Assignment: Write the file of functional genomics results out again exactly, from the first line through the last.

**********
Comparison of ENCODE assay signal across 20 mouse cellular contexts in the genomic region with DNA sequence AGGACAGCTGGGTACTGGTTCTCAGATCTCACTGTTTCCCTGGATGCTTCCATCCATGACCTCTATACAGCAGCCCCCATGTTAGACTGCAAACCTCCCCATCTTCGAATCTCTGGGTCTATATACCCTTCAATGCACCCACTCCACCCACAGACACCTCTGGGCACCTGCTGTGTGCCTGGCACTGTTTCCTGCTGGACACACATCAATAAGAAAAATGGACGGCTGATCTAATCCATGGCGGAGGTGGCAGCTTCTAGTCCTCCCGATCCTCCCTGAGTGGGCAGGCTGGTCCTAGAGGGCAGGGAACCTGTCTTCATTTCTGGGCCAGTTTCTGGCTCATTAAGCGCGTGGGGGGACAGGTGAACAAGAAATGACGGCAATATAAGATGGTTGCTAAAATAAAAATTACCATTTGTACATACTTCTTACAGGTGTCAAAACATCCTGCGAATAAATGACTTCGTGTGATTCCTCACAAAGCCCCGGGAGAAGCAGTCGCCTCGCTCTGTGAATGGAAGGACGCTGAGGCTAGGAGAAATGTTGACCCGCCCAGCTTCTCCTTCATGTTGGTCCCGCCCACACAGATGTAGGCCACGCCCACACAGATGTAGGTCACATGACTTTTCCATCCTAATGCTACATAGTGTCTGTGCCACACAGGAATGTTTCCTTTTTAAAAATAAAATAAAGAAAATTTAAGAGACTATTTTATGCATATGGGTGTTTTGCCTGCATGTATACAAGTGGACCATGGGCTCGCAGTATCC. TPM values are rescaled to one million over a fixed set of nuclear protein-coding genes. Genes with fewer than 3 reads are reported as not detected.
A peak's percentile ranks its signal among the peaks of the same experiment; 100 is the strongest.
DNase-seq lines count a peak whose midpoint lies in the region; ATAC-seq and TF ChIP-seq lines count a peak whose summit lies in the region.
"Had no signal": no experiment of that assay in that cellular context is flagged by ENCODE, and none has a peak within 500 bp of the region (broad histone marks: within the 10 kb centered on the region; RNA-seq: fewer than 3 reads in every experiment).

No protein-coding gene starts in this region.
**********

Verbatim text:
Comparison of ENCODE assay signal across 20 mouse cellular contexts in the genomic region with DNA sequence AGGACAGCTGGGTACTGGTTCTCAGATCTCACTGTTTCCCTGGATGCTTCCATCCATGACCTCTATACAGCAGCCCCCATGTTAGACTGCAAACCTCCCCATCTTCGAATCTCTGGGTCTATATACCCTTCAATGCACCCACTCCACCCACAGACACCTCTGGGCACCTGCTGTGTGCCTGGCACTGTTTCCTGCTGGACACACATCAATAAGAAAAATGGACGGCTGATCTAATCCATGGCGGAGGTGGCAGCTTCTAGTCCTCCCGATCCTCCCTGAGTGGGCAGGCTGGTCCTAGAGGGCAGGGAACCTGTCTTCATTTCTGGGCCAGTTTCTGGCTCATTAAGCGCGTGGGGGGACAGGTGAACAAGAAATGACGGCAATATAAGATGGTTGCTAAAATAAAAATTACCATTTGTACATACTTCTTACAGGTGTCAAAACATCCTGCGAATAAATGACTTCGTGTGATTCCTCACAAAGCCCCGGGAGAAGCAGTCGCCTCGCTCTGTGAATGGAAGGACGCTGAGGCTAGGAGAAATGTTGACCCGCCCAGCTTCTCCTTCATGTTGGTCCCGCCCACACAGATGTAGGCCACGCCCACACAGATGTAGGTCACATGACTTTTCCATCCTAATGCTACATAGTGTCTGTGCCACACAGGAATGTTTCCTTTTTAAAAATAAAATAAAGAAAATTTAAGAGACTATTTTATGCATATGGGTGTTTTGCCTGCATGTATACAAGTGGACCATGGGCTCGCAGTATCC. TPM values are rescaled to one million over a fixed set of nuclear protein-coding genes. Genes with fewer than 3 reads are reported as not detected.
A peak's percentile ranks its signal among the peaks of the same experiment; 100 is the strongest.
DNase-seq lines count a peak whose midpoint lies in the region; ATAC-seq and TF ChIP-seq lines count a peak whose summit lies in the region.
"Had no signal": no experiment of that assay in that cellular context is flagged by ENCODE, and none has a peak within 500 bp of the region (broad histone marks: within the 10 kb centered on the region; RNA-seq: fewer than 3 reads in every experiment).

No protein-coding gene starts in this region.